Remember what I said earlier about avoiding “style” in your writing? Erin’s SOP is a perfect example of this. There is zero fluff in this essay. Nothing fancy. Her accomplishments speak for themselves, and the writing doesn’t get in the way of that. It’s tight, dense, focused, and professional (just like the super-successful Neuroscience essay featured in my free SOP guide for PhD applicants).

  1. A Perfect Frame Narrative

The “story” in Erin’s essay amounts to 3-4 sentences. Not 2 paragraphs. A few sentences. One professor mentioned in the interview that they resonated with this story, but that wouldn’t have happened if Erin had dragged it out for 300 words. Doing so would have obscured the more important research questions. Instead, this brief and meaningful (hint of a) story conveys that 1) she has real, human reasons for caring so much about this stuff, and 2) she knows that it’s the research questions themselves that really matter to her audience.

  1. Smart Research Questions

In Erin’s SOP, everything revolves around the questions she proposes in the introduction:

  • How can we engineer more physiologically relevant tissue in vitro and better recapitulate native tissue architecture?
  • Can these tissues be modulated for functional use in clinical and translational applications?

Notice how these questions aren’t insanely specific? They’re somewhat broad. But they’re written in a such a subtle way, we understand immediately that Erin isn’t LARPing. She knows exactly what she’s asking. She also knows that the answers to these questions — the specifics of her hopeful research —will be revealed shortly afterward when she discusses how she “fits” with her potential PIs.


A competitive SOP for PhD must include smart research questions. However, when posing these questions in your intro, don’t get insanely specific. That might make you look a little rigid, or a little naïve about the realities of working under doctoral advisers who will influence your direction. Instead, think of these questions as a well-made umbrella for your future research topics. They can’t be too broad (else you’ll sound like an undergraduate). Nor can they be too specific (you’ll sound presumptuous). Think of it this way:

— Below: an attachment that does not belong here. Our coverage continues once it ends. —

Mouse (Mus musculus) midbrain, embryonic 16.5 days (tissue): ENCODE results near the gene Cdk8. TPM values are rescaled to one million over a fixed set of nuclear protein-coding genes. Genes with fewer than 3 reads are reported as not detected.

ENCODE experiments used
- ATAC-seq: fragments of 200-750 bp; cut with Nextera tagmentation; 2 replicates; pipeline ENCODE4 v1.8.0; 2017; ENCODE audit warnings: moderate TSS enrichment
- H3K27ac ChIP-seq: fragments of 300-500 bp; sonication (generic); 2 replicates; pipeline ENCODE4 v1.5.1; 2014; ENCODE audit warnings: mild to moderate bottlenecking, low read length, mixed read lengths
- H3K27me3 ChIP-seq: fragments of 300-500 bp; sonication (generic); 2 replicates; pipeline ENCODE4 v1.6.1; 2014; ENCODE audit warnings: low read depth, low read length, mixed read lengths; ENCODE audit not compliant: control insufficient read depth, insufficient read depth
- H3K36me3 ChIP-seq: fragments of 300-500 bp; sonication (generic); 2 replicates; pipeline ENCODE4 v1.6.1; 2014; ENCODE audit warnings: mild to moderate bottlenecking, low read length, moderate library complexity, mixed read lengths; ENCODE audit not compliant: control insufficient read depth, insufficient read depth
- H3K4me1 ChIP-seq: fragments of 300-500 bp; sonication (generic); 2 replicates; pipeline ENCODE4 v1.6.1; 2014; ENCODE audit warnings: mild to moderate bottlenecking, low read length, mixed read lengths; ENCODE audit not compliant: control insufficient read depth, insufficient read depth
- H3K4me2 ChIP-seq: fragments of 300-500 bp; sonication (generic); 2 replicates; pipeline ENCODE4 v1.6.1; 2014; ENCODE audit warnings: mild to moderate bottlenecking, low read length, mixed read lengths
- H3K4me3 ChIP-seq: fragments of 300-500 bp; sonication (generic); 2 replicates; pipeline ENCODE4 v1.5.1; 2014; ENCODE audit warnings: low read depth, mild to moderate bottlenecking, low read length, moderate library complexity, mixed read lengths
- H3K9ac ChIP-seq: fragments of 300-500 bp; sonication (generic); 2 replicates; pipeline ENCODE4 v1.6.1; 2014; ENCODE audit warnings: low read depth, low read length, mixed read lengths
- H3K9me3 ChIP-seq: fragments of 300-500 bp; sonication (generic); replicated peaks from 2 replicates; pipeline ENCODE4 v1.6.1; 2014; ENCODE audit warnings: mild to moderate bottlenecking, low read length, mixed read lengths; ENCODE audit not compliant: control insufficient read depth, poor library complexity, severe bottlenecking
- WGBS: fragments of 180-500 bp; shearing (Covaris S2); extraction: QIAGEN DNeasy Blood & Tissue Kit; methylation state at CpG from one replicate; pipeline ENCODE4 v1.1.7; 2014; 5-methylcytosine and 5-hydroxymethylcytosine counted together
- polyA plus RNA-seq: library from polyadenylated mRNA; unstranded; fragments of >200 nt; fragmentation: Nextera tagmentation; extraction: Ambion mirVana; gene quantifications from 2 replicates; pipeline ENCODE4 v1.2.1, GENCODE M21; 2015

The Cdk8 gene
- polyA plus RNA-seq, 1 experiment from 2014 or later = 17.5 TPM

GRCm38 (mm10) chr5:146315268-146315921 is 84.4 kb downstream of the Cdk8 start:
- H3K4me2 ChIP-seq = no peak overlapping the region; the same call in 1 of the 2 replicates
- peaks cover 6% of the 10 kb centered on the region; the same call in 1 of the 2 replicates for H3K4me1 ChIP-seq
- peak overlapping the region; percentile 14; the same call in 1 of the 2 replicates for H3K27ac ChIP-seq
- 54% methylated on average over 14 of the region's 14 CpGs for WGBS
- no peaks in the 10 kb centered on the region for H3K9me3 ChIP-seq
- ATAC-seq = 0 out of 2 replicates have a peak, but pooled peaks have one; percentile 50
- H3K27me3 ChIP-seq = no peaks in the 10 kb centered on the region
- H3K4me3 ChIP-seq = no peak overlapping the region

• Your questions encapsulate the niche topics you hope to research within your field.
  • Your Why This Program section indicates the routes you’ll take in uncovering new, focused questions which haven’t yet revealed themselves.
  1. Why This Program

Interviewers remarked that they loved how Erin expressed clearly how she’ll fit into their program. She’s done her homework. She knows all the professors. She knows what they do. She knows what they want to do in the future, and she knows exactly how she can help.

This is “fit,” and it takes some time to figure out. You have to learn everything you can about your target programs. You have to do preliminary interviews.

It should be no surprise that I first heard from Erin in May, 5-7 months before application deadlines. She’d already written a strong SOP draft. At a point when most applicants are wondering how to begin, Erin had all but finished. This is the kind of effort, planning, and research it takes to write a truly persuasive SOP for PhD.

  1. “What I Will Bring to My Research Niche”

Erin’s Why I’m Qualified section doesn’t beat around the bush! It wastes no time talking about undergrad GPA or extracurriculars. She knows that every top applicant will have similar credentials. So, she focuses 100% on her preparedness for her specific research niche.